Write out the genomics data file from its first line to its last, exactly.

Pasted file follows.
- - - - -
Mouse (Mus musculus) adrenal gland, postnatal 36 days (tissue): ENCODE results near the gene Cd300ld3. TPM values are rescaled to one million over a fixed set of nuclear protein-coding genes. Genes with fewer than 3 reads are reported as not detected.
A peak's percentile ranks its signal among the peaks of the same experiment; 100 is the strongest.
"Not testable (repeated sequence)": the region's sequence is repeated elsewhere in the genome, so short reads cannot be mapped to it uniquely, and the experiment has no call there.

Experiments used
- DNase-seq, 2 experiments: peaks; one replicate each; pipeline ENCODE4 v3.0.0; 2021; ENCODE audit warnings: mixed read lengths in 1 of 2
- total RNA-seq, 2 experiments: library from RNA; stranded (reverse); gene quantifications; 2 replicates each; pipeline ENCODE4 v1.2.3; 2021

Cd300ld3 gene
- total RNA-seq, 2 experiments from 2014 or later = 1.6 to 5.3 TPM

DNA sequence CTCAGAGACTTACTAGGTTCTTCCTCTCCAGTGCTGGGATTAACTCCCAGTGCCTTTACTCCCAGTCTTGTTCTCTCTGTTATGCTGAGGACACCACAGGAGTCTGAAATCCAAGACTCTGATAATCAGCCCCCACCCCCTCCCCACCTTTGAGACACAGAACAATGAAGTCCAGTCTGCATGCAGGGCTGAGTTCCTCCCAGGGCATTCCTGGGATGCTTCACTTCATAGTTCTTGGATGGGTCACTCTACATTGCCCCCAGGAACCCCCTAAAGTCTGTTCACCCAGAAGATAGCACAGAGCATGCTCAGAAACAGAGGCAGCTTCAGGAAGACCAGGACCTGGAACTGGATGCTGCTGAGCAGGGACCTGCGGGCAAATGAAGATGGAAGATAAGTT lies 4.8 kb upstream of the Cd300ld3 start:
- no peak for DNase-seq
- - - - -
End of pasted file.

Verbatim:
Mouse (Mus musculus) adrenal gland, postnatal 36 days (tissue): ENCODE results near the gene Cd300ld3. TPM values are rescaled to one million over a fixed set of nuclear protein-coding genes. Genes with fewer than 3 reads are reported as not detected.
A peak's percentile ranks its signal among the peaks of the same experiment; 100 is the strongest.
"Not testable (repeated sequence)": the region's sequence is repeated elsewhere in the genome, so short reads cannot be mapped to it uniquely, and the experiment has no call there.

Experiments used
- DNase-seq, 2 experiments: peaks; one replicate each; pipeline ENCODE4 v3.0.0; 2021; ENCODE audit warnings: mixed read lengths in 1 of 2
- total RNA-seq, 2 experiments: library from RNA; stranded (reverse); gene quantifications; 2 replicates each; pipeline ENCODE4 v1.2.3; 2021

Cd300ld3 gene
- total RNA-seq, 2 experiments from 2014 or later = 1.6 to 5.3 TPM

DNA sequence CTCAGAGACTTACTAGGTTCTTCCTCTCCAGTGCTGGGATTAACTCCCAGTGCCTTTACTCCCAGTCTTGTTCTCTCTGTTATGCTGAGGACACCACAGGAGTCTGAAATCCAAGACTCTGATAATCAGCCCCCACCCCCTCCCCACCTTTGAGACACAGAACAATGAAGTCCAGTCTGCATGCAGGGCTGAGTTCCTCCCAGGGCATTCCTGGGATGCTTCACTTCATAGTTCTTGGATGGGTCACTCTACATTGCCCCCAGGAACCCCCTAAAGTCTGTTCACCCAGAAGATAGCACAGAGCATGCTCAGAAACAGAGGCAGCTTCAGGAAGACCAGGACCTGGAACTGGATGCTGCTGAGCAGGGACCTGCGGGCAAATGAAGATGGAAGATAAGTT lies 4.8 kb upstream of the Cd300ld3 start:
- no peak for DNase-seq